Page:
Working with local farmers lets me get what I want. To me a roasting chicken should be 7 or 8 pounds. Sorry, Empire, that 3.5 pound bird is a broiler, labeling it a young roasting chicken doesn't make it so. It is too immature to impart the koaches a roasting chicken should have. A local farmer, unlike a factory farm can let a chicken age and grow before slaughtering. I want goose for Chanukkah, made in my Pesach kitchen so I can render schmaltz and freeze for Pesach use. Go ask you kosher butcher for an 'inside skirt' steak or a hanging tenderloin...the kosher store with all the prepacked meat ion the self serve cases won't usually have a clue what you are asking for.

                When I was a child my mother woukd never buy the chop meat that was already ground at the butcher. She chose a piece of meat to have ground or did it herself. I like to make my own mix, varying the cuts and fat content depending on the dish to be cooked.

                It's more work, but I enjoy the results, as do my family and guests.

                Do you research and go for it. It won't be easy. Local rabbinic authorities may fight you; and if you use the Sephardi Rav that Adina mentioned earlier some of your friends may no longer want to eat at your home. Politics stinks.

                1. re: bagelman01

                  I think its a great idea, and I'd be willing to participate if anyone is interested.

                  I would periodically schlep to Glatt Mart in Brooklyn, and buy the front of lamb, which ended up being around 22 pounds of meat. Worked for the family.

            2. In my community on LI, there are a group of men who decided, as part of their deeper Torah learning, to become certified Schochets. They might be willing to help you out. Please reply if you would like to be put in touch with them.

              8 Replies
              1. re: mggn

                If this is in Great Neck, I know one of the wives in that group, and I've been in touch with her.

                Right now, the state of affairs with my friend is (1) where do we obtain an animal and (2) how do we empty our freezers.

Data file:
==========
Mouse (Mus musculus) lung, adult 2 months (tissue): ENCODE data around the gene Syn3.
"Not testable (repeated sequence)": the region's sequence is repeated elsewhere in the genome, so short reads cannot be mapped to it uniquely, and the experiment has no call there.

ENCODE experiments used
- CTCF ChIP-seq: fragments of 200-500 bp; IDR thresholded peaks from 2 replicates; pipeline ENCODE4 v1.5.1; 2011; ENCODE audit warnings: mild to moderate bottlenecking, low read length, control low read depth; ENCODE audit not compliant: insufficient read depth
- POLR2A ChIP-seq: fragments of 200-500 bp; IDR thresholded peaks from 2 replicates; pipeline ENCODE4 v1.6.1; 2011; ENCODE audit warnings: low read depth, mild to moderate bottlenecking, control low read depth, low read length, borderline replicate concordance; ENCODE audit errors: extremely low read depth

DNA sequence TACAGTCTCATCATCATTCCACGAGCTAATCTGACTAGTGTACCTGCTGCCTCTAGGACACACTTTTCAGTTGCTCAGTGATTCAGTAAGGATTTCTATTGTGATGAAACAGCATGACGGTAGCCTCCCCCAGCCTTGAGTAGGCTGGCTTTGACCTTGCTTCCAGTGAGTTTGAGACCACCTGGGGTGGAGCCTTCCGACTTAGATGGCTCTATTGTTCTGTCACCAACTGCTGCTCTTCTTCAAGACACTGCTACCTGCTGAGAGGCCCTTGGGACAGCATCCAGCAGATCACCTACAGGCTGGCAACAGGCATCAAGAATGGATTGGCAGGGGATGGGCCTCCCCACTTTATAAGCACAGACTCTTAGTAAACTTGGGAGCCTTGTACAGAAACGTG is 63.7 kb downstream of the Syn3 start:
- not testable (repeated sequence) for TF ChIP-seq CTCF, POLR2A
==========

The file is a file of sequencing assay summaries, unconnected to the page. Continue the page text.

1. re: craigcep

                  If you want Lamb you had better move fast. They are born in the spring and by fall they are maturing into animals that yield mutton, not lamb.

                  Contact Banbury Cross Farms, a Goshen.NY operation that sell live lamb and other livestock.


                  As to emptying your freezer: back in the 70s I used to host an eat the Chometz party two Saturday nights before Pesach. We'd cook up everything in the freezer, invite lots of college students and have a blast. You could host a similar party to empty your freezer.

                  1. re: bagelman01

                    Bagel - thanks for the reference. How do you get the animal to your shochet?

                    1. re: craigcep

                      I was using this as an example in NY. I buy from local farmers I know here in CT. I usually drive the shochet to the farm and he slaughters in their killing shed. No crossing state line, no USDA requirement. The farm in NY I linked is USDA inspected. Call them, tell them pf your kosher requiorement. They may allow a shochet to slaughter on premise (using his own knives) then they can relieve you of the hindquarters (as they sell the product anyway) and may be able to skin the animal and remove head and hooves.
                      Although.....I've never had p'tcha from lamb, but if calf works, trying lamb sounds interesting.

                      I used to take poultry to the shochet and he'd slaughter in his yard. Now in his 80s he's moved into an apartment where this is not possible. So I can take him to the poultry farm 45 minutes from New Haven, or if I only want chickens, we have Hispanic markets selling live birds in New Haven, and they will let him shecht in their abbatoir. They allow Halal slaughter as well.

                      1. re: bagelman01

                        Keep the's a shame that things like head cheese (think p'tcha but with beef cheek and tongue) are a thing of the past. For me, the past year was a year of kosher bacon experiments. This upcoming year I want to play with head cheese!

                        1. re: gotcholent

                          Head cheese doesn't appeal to me. I love tongue. If you loved playing with lamb belly bacon use cheeks to make a non pork version of guanciale.

                  2. re: craigcep

                    You're investing a significant amount of money in this project. If you like it and continue, then you are likely to need more freezer space anyway. Maybe you should consider investing in a new freezer.

                    1. re: follick

                      Lambs don't take a lot of space, especially if you only get the forequarters.

                      You can get a 5.0 Cu Ft freezer from Sears for $180.